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posted on 04.11.2020, 09:25by Jonas Samuelsson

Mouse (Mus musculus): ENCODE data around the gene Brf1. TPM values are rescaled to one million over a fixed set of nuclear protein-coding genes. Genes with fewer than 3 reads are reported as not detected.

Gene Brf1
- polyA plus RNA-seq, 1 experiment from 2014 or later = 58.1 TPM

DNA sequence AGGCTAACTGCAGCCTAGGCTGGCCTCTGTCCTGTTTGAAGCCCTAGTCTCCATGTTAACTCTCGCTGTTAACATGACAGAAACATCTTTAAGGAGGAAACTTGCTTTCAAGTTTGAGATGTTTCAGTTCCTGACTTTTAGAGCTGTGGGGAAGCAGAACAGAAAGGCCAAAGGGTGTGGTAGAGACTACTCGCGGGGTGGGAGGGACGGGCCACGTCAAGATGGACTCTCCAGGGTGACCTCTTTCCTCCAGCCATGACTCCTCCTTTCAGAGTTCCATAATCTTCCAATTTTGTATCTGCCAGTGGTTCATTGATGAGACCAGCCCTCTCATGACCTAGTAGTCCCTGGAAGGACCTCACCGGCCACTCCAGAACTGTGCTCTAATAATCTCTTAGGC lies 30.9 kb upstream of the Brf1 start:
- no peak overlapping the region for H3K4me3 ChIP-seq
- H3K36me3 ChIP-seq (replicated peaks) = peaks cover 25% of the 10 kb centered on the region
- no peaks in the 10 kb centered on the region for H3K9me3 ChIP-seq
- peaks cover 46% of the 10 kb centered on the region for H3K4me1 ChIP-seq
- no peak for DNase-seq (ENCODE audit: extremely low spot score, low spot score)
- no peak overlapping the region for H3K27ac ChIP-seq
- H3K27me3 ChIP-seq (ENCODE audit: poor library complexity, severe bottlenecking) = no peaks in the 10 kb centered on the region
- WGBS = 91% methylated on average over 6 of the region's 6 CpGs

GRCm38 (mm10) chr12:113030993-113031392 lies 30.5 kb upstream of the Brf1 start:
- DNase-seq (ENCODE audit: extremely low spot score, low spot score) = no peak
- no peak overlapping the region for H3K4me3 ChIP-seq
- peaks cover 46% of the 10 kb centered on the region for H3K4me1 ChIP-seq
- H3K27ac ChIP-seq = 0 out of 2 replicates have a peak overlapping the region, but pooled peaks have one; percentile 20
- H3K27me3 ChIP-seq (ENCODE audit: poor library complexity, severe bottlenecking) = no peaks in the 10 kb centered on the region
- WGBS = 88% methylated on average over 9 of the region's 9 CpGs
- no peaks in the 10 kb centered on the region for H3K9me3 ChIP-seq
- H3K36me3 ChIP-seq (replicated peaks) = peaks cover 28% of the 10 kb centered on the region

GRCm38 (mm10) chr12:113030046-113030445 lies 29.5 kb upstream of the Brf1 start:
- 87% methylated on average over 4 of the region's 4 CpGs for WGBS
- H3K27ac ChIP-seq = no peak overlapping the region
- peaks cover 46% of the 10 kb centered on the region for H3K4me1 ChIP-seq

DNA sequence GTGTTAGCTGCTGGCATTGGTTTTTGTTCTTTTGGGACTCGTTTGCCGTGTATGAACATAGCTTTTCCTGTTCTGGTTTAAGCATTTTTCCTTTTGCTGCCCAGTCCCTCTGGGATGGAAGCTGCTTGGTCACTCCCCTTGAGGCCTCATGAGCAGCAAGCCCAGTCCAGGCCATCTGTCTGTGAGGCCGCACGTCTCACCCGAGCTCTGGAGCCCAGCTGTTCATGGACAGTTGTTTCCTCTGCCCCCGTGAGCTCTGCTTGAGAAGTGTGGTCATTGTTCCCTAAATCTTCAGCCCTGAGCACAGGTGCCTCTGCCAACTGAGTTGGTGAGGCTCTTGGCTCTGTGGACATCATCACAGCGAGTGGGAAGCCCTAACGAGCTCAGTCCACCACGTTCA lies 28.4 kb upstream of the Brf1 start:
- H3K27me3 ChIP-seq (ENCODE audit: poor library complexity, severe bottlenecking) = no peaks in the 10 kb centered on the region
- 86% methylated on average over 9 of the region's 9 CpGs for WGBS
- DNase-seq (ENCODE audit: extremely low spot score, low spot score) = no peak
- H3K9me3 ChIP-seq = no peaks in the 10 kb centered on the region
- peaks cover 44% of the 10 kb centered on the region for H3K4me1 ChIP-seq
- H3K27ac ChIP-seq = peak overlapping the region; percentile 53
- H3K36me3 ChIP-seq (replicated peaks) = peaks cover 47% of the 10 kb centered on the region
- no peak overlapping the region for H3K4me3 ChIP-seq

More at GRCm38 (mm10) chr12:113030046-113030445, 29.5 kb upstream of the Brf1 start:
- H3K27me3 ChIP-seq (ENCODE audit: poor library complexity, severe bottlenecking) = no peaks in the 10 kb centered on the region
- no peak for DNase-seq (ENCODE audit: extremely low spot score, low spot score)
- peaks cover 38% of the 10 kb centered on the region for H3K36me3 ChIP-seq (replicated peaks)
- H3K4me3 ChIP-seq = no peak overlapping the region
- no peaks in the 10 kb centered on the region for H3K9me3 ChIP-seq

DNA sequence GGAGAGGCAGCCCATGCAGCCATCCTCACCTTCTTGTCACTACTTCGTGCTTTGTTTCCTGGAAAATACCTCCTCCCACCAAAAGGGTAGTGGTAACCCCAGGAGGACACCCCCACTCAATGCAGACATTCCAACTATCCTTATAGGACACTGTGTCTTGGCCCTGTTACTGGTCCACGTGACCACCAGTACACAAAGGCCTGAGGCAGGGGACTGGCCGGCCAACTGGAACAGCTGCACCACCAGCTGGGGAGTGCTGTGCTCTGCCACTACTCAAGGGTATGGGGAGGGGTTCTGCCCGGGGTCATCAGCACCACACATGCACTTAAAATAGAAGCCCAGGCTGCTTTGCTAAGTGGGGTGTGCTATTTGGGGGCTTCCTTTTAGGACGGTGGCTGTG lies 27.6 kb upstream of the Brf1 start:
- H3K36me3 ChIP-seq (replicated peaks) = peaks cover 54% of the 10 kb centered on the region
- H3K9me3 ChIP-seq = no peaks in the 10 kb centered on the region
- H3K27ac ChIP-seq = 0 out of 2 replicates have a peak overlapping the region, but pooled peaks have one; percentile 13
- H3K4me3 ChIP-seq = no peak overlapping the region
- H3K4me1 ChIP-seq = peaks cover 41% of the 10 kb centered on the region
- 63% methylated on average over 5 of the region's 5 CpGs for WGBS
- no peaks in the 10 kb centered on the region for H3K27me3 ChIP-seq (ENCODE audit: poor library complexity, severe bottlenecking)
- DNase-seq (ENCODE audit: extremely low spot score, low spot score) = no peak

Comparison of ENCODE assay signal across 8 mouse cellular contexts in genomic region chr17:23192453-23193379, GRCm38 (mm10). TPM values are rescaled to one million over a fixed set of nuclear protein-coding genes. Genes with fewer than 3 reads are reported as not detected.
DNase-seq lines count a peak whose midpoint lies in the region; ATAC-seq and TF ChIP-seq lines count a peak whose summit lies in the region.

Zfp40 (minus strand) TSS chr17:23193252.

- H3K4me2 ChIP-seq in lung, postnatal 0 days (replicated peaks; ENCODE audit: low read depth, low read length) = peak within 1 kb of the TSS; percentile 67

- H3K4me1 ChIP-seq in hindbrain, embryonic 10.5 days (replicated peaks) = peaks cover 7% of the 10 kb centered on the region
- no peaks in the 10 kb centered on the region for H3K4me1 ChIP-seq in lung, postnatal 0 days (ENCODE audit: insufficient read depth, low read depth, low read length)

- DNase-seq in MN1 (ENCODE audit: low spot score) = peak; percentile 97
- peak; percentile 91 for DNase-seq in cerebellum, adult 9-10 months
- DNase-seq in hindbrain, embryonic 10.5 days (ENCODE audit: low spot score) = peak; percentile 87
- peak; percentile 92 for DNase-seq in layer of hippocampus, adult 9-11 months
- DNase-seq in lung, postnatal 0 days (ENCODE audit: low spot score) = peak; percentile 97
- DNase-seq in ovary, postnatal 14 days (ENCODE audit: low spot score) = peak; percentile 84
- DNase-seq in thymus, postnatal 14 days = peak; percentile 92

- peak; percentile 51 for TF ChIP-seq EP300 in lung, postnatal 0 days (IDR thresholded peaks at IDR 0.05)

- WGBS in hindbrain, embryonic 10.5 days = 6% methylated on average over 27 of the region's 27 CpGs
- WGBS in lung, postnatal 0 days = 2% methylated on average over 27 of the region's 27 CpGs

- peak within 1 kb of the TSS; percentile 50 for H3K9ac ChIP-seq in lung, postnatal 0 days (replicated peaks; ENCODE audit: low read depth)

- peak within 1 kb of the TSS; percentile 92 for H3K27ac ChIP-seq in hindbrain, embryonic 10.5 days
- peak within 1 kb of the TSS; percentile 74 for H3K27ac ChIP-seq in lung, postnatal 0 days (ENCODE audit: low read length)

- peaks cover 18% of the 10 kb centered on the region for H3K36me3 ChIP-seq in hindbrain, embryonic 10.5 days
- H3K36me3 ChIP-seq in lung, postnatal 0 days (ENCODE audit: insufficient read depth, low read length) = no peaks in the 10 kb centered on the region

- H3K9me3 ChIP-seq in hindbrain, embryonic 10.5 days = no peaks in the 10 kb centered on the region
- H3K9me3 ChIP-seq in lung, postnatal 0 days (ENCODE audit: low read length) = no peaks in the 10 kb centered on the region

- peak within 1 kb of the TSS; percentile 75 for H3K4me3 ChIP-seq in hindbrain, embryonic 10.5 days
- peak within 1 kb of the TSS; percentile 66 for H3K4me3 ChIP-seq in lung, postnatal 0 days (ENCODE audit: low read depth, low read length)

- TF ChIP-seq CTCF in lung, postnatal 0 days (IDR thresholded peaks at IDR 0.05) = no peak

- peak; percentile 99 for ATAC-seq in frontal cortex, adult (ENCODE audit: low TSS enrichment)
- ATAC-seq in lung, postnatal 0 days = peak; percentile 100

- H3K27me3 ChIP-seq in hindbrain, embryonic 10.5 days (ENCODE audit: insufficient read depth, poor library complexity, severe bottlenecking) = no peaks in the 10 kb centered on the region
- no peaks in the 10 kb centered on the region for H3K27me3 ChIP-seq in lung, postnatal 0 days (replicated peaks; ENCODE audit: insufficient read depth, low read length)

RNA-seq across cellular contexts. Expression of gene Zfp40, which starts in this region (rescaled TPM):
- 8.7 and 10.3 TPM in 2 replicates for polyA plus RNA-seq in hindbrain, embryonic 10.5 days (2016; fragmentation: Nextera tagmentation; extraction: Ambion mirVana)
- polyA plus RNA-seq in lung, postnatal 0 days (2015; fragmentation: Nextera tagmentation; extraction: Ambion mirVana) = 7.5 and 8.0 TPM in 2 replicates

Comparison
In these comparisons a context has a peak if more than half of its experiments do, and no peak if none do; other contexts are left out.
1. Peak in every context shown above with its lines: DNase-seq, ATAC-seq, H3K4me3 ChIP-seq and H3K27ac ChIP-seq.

This thesis explores the association between the age gap between parents and health outcomes for children in Sub-Saharan Africa. An average man-older age gap between partners has been observed all over the world and is the largest in many Sub-Saharan African countries. A large age gap is common in patriarchal societies and has been associated with less female autonomy and impeded decision-making for the couple, resulting in less contraceptive use and a possible higher risk of interpersonal violence. This thesis examines another association with age gaps by focusing on the health outcomes for children in families with large and small age gaps between the mother and her partner. It is hypothesized that children will have worse health outcomes in families where the age gap between the mother’s partner and the mother herself is larger than average. Using data from the Demographic and Health Surveys (DHS), multilevel logistic regression is run to test the association between three health indicators while controlling for confounding variables such as mother’s age, education level and wealth. The health indicators are treatment of fevers, vaccination against measles and underweight. The results show some statistically significant associations, with all three variables supporting the hypothesis that children in age heterogamous families are doing worse. Children of couples with a larger than average age gap have lower likelihood of being treated for fever or cough, and a higher likelihood of being underweight, and children of couples with a smaller than average age gap have a higher likelihood of having received the first measles vaccination. The results show that the age gap between parents is a factor to take into consideration when studying child health and family structures in Sub-Saharan Africa.